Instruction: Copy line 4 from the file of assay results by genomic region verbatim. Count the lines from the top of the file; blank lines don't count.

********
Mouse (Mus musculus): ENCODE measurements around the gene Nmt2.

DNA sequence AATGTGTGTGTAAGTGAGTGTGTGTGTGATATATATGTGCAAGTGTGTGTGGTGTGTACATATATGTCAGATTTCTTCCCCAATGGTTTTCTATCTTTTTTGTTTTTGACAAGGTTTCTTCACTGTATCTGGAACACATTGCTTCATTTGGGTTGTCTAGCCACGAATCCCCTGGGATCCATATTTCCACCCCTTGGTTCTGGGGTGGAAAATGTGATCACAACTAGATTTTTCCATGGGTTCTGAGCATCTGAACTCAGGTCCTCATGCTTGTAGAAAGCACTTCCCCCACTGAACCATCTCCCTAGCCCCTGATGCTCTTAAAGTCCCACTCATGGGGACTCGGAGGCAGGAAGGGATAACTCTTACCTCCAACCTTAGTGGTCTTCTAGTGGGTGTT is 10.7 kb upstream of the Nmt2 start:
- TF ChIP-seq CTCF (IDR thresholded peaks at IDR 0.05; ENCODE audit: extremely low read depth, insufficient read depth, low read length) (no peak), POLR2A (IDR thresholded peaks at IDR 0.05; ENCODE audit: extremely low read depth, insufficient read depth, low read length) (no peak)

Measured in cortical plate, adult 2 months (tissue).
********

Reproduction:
Measured in cortical plate, adult 2 months (tissue).